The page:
This analysis signalls that the negative impact of the 2011 €6bn adjustment upon our growth rate is likely to be about 1.5%, and in each of the following three years about 0.75%.

Over the four-year period of the Government's plan, nominal GDP is forecast to grow by over 16%, or almost 4% per annum and real GDP growth will expand at a rate of 2.75% each year.

Government Statement on the announcement of joint EU - IMF Programme for Ireland.

Minister for Finance Brian Lenihan arriving in Brussels today for the finance ministers' meetings.
The Government today agreed in principle to the provision of €85bn of financial support to Ireland by Member States of the European Union through the European Financial Stability Fund (EFSF) and the European Financial Stability Mechanism; bilateral loans from the UK, Sweden and Denmark; and the International Monetary Fund's (IMF) Extended Fund Facility (EFF) on the basis of specified conditions.

The State's contribution to the €85bn facility will be €17.5bn, which will come from the National Pension Reserve Fund (NPRF) and other domestic cash resources. This means that the extent of the external assistance will be reduced to €67.5bn.

The purpose of the external financial support is to return our economy to sustainable growth and to ensure that we have a properly functioning healthy banking system.

The external support will be broken down as follows: €22.5bn from the European Financial Stability Mechanism (EFSM); €22.5bn from the International Monetary Fund (IMF); and €22.5bn from the European Financial Stability Fund (EFSF) and bilateral loans. The bilateral loans will be subject to the same conditionality as provided by the programme.

The facility will include up to €35bn to support the banking system; €10bn for the immediate recapitalisation and the remaining €25bn will be provided on a contingency basis. Up to €50bn to cover the financing of the State. The funds in the facility will be drawn down as necessary, although the amount will depend on the capital requirements of the financial system and NTMA bond issuances during the programme period.

If drawn down in total today, the combined annual average interest rate would be of the order of 5.8% per annum. The rate will vary according to the timing of the drawdown and market conditions.

The assistance of our EU partners and the IMF has been required because of the present high yields on Irish bonds, which have curtailed the State's ability to borrow.

Without this external support, the State would not be able to raise the funds required to pay for key public services for our citizens and to provide a functioning banking system to support economic activity. This support is also needed to safeguard financial stability in the euro area and the EU as a whole.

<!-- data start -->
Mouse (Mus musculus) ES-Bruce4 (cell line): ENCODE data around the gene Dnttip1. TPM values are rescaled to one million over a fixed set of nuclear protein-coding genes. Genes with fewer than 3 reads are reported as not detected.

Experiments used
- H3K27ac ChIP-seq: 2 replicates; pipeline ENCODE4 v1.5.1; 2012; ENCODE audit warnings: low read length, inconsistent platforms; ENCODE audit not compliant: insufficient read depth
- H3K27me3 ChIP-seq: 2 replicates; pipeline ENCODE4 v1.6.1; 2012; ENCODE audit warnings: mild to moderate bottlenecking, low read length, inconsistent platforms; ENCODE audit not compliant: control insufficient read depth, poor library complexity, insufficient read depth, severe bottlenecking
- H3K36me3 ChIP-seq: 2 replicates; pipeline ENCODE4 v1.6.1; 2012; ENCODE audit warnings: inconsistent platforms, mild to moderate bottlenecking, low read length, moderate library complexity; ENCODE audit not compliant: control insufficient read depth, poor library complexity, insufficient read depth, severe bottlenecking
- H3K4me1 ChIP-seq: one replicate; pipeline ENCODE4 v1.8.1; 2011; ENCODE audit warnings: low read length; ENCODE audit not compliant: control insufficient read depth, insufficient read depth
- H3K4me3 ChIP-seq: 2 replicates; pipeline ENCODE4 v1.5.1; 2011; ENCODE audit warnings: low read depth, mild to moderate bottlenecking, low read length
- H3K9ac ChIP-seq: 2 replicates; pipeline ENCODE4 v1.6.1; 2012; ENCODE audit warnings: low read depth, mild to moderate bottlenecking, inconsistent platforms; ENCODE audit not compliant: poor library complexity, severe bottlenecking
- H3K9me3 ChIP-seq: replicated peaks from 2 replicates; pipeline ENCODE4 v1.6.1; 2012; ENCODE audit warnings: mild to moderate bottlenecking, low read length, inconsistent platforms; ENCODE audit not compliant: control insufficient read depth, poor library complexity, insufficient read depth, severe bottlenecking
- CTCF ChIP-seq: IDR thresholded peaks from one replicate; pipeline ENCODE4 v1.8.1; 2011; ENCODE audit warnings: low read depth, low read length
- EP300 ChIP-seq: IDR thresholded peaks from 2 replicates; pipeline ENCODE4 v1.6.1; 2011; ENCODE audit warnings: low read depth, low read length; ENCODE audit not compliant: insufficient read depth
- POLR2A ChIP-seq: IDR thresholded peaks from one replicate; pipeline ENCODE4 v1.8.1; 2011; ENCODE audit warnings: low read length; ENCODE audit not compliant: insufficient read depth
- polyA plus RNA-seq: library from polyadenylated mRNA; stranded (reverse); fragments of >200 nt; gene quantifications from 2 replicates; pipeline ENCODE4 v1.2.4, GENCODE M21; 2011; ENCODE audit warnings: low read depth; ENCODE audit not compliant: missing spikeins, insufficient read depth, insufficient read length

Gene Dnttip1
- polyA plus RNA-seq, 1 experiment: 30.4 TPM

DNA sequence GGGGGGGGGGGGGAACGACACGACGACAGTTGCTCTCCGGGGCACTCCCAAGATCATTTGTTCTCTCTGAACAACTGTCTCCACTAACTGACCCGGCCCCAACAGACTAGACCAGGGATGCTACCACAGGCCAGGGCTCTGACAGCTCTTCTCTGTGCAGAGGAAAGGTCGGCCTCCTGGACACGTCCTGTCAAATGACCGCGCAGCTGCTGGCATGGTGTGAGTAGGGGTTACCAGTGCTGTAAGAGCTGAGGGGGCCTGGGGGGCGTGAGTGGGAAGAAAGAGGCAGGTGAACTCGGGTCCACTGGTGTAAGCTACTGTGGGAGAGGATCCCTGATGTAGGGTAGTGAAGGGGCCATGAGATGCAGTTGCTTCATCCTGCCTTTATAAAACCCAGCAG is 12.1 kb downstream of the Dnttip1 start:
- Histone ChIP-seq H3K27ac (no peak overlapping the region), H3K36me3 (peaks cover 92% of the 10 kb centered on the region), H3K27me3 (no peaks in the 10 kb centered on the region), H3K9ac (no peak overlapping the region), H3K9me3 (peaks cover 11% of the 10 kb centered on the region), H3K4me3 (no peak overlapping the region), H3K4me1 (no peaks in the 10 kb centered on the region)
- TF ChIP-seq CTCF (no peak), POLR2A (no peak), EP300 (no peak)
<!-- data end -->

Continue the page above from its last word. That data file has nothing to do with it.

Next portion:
Programme for Support

The Programme for Support has been agreed with the EU Commission and the International Monetary Fund, in liaison with the European Central Bank. The Programme builds on the bank rescue policies that have been implemented by the Irish Government over the past two and a half years and on the recently announced National Recovery Plan.

The Programme lays out a detailed timetable for the implementation of the measures contained in the National Recovery Plan.

The conditions governing the Programme will be set out in the Memorandum of Understanding and the Government will work closely with the various bodies to ensure that these conditions are met. The funding will be provided in quarterly tranches on the achievement of agreed quarterly targets.

The Programme has two parts - the first part deals with bank restructuring and reorganisation and the second part deals with fiscal policy and structural reform.

The requirement for quarterly progress reports covers both parts of the programme. When the documentation on the Programme is finalised, it will be laid before the Houses of the Oireachtas.

Bank Restructuring and Reorganisation

The Programme for the Recovery of the Banking System will be an intensification of the measures already adopted by the Government. The programme provides for a fundamental downsizing and reorganisation of the banking sector so it is proportionate to the size of the economy. It will be capitalised to the highest international standards, and in a position to return to normal market sources of funding.

Fiscal Policy and Structural Reform

The Ecofin has acknowledged the EU Commission's analysis that a further year may be required to achieve the 3% deficit target. This analysis is based on a more cautious growth outlook in 2011 and 2012 and the need to service the cost of additional bank recapitalisations envisaged under the programme.

The Council has today extended the time frame by 1 year to 2015.

The Programme endorses the Irish Government's budgetary adjustment Plan of €15bn over the next four years, and the commitment for a substantial €6bn frontloading of this plan in 2011.

The details of the Programme closely reflects the key objectives set out in the National Recovery Plan published last week.

The adjustment will be made up of €10bn in expenditure savings and €5bn in taxes.

The Programme endorses the structural reforms contained in the Plan which will underpin a return to sustainable economic growth over the coming years.

The Government welcomes the support shown to Ireland by our Eurozone partners and in particular by the United Kingdom, Sweden and Denmark who have expressed their willingness to offer bilateral assistance.

The Government also welcomes the assistance of the IMF.

As part of the Programme, Ireland will discontinue its financial assistance to the Loan Facility to Greece. This commitment would have amounted to approximately €1bn up to the period to mid-2013.